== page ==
Darren Hellwege, Sports Commentator
There was one moment in Missouri’s loss to Georgia that had to break the hearts of Tiger fans. In the second quarter, senior offensive lineman Elvis Fisher collapsed to the turf and had to be helped off. After a long career at Mizzou, Fisher appeared to be done for when he lost last season to a knee injury. However a hardship ruling from the NCAA granted him an extra season. It was a special thing, seeing him get the chance he richly deserved to have a senior season. It has been great for the young offensive linemen to have him around. He was more than just the captain of the linemen, he was almost a father figure, a true coach on the field. Max Copeland, the Tigers outspoken guard, looked to be on the verge of tears as he talked about how awful he felt for Elvis. “Seeing my brother on the ground like that, it was worse than losing the game.” And believe me, this is a guy who hates to lose.
We learned later this week that Fisher might not be lost for the season, after all. But the injury will cost him several weeks, and robs him of the senior season of which he’d dreamed. But the importance of Fisher goes beyond his play on the field on Saturday. The bunch that will line up in front of quarterback James Franklin against Arizona State this weekend is awfully young and inexperienced. Mitch Morse is a sophomore with two starts. Justin Britt is now the old vet, starting all of last season at left tackle and now starting on the right side. The Max Copeland story of walk-on to starter is an inspiration, but he’s still very inexperienced. Brad McNulty is a redshirt freshman and will get his first start this Saturday. And of course, Evan Boehm is the true rarity on a Gary Pinkel team — a true freshman starting on the offensive line.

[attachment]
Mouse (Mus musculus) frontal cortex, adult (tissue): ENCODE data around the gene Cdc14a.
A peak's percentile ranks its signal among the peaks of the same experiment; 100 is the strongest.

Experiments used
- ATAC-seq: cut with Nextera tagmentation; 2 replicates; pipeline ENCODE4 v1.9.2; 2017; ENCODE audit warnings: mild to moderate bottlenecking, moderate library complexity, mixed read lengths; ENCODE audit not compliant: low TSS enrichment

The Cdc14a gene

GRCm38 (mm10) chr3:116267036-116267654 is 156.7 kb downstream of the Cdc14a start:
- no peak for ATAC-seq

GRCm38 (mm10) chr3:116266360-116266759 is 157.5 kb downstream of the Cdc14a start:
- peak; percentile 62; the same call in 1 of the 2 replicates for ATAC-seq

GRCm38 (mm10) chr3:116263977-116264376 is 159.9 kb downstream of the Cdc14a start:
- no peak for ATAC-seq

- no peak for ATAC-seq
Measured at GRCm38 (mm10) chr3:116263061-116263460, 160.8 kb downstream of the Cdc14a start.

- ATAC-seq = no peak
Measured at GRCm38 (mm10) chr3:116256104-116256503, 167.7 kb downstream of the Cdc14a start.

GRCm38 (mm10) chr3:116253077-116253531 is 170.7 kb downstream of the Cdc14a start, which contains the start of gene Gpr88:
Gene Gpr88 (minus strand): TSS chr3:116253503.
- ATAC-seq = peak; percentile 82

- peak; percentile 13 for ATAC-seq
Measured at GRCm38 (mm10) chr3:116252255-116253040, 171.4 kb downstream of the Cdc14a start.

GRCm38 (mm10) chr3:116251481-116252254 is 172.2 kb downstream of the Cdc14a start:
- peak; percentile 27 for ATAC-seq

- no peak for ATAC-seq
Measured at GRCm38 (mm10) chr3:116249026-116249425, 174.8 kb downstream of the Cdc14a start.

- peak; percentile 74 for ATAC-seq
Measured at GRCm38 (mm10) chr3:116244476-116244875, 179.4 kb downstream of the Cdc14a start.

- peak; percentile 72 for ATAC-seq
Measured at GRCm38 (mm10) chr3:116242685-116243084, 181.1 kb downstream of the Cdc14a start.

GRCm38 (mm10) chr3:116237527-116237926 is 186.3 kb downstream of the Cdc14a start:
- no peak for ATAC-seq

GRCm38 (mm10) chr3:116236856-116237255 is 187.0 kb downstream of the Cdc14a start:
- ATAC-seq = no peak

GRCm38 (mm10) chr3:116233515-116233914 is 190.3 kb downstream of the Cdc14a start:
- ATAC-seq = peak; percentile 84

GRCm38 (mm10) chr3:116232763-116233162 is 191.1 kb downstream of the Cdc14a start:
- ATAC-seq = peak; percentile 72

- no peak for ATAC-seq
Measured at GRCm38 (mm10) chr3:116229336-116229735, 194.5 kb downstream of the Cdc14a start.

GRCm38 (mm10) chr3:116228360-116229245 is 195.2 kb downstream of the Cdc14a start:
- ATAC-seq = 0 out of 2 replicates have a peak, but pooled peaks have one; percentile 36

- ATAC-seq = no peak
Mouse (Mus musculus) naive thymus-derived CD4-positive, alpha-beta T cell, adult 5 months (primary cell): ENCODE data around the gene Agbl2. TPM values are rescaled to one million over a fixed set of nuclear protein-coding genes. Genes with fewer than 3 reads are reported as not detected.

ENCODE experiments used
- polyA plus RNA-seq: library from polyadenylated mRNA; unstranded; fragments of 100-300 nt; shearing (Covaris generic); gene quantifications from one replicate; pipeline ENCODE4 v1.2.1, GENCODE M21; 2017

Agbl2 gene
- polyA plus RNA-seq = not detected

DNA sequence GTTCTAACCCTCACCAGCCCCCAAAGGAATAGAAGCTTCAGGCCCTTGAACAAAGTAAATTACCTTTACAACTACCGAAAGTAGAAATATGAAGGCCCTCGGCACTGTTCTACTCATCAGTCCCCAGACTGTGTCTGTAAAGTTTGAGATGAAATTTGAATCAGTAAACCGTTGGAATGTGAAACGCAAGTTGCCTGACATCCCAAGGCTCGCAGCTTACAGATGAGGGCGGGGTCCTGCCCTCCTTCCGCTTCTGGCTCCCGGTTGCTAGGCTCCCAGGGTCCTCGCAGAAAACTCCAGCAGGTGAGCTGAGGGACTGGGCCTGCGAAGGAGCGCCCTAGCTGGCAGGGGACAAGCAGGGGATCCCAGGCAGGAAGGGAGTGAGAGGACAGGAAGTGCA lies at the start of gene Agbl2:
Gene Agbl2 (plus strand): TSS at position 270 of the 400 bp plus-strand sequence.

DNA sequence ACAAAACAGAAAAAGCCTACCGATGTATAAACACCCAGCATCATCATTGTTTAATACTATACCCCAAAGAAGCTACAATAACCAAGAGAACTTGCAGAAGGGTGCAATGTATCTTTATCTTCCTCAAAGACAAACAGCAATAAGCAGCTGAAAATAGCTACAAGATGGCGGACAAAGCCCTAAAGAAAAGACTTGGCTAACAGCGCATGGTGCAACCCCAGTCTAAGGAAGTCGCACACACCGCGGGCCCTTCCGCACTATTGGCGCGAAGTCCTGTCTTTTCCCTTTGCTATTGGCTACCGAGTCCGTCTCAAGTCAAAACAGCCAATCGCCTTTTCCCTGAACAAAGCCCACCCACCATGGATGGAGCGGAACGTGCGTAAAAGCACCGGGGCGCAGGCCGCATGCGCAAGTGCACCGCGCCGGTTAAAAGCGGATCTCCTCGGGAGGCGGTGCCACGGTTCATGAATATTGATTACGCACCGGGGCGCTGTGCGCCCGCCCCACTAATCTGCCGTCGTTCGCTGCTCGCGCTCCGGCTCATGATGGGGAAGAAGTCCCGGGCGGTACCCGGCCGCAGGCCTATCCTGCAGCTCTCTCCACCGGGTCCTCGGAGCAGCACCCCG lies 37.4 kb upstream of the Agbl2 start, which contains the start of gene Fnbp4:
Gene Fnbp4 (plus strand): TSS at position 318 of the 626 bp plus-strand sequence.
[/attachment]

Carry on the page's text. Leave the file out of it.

Those five youngsters are, unless there’s a miracle healing and and senior offensive lineman Jack Meiners comes back quicker than expected, your Missouri Tigers offensive line. But we learned last weekend that there’s more to these guys than youth. Copeland once explained to me how a lineman has to know what all four of his linemates are doing on each play. It makes sense, you don’t want guys crashing into one another, but it means an awful lot of knowledge, almost having to know five times as much as you might think for every play in a fairly complicated offense. So, when Fisher went down, they were ready. McNulty came off the bench to play center, and after starting at center, Morse moved out to tackle. Britt went from right tackle to the left side, where Fisher had been playing.
But everyone made the move and played their new positions without a hitch, against one of the best defensive lines in all of college football. There’s a toughness, a dedication to purpose, in this bunch of linemen. Some is just personal character. A lot of it is great coaching, and the way they’ve handled one injury after another and kept right on doing their jobs is a major tribute to Bruce Walker and Josh Henson, the offensive line coaches in a staff of assistants under Pinkel that frankly are to coaching what Georgia is to defensive line play — among the elite few in the nation.
But that character, that drive, that dedication, also comes from their time with Fisher. Talking with guys like McNulty and Britt about Fisher is like talking with a small child about Santa, There’s a level of respect, admiration, and yes love they all hold for their leader that cannot be shaken, and it’s well-earned. Every player on the Missouri offensive line is a better football player for having spent time learning from and with Fisher. And more than that, they’re better men. I don’t know what career path Fisher has in mind, but there is a “stuff” that the very best coaches are made of, and Fisher has it in spades. Copeland said it best — small wonder, there’s little he can’t say best — when he said “I’d ride into battle with him anytime.”
When you say “intelligent football player” some might snicker. Others might assume we’re talking about a quarterback, or free safety. The brutes who line up in the trenches, the guys who can bench press a Volvo and spend their days beating the daylights out of one another, you don’t expect to find a lot of functioning brain cells down that way.
You’d be surprised. If you thought linemen were just big tough guys who went out and hit the guy across from them, you couldn’t be more wrong. These are intelligent guys. Copeland’s a physics major, McNulty’s studying psychology. Britt was on the Academic All-Big 12 second team last season, and Morse was first team Academic All-Conference.
So, when someone refers to the brains behind the Mizzou Tigers football team, don’t limit it to the guy calling the plays. There’s a lot of smarts in the offensive line, too.